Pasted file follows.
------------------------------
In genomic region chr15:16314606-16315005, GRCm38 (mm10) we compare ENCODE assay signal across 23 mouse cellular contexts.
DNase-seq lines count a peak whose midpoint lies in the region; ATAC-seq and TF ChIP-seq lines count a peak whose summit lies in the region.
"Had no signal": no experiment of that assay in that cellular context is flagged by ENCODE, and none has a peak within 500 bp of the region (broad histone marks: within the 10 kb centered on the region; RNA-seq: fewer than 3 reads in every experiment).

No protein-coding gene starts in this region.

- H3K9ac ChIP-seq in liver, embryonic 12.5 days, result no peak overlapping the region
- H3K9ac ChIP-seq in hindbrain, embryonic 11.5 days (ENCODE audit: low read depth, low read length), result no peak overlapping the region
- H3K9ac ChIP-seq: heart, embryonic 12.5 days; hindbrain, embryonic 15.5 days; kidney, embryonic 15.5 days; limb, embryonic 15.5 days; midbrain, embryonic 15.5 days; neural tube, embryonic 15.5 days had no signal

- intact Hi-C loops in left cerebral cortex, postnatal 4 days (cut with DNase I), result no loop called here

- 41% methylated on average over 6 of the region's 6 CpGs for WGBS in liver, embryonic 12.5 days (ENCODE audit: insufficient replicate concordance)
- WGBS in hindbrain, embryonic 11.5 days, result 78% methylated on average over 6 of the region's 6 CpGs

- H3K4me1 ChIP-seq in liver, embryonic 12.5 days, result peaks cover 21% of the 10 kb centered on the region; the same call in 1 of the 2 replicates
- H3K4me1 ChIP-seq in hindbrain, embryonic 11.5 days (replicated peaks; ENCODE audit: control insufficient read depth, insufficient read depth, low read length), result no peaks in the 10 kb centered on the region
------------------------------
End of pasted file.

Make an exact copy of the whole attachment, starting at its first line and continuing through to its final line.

In genomic region chr15:16314606-16315005, GRCm38 (mm10) we compare ENCODE assay signal across 23 mouse cellular contexts.
DNase-seq lines count a peak whose midpoint lies in the region; ATAC-seq and TF ChIP-seq lines count a peak whose summit lies in the region.
"Had no signal": no experiment of that assay in that cellular context is flagged by ENCODE, and none has a peak within 500 bp of the region (broad histone marks: within the 10 kb centered on the region; RNA-seq: fewer than 3 reads in every experiment).

No protein-coding gene starts in this region.

- H3K9ac ChIP-seq in liver, embryonic 12.5 days, result no peak overlapping the region
- H3K9ac ChIP-seq in hindbrain, embryonic 11.5 days (ENCODE audit: low read depth, low read length), result no peak overlapping the region
- H3K9ac ChIP-seq: heart, embryonic 12.5 days; hindbrain, embryonic 15.5 days; kidney, embryonic 15.5 days; limb, embryonic 15.5 days; midbrain, embryonic 15.5 days; neural tube, embryonic 15.5 days had no signal

- intact Hi-C loops in left cerebral cortex, postnatal 4 days (cut with DNase I), result no loop called here

- 41% methylated on average over 6 of the region's 6 CpGs for WGBS in liver, embryonic 12.5 days (ENCODE audit: insufficient replicate concordance)
- WGBS in hindbrain, embryonic 11.5 days, result 78% methylated on average over 6 of the region's 6 CpGs

- H3K4me1 ChIP-seq in liver, embryonic 12.5 days, result peaks cover 21% of the 10 kb centered on the region; the same call in 1 of the 2 replicates
- H3K4me1 ChIP-seq in hindbrain, embryonic 11.5 days (replicated peaks; ENCODE audit: control insufficient read depth, insufficient read depth, low read length), result no peaks in the 10 kb centered on the region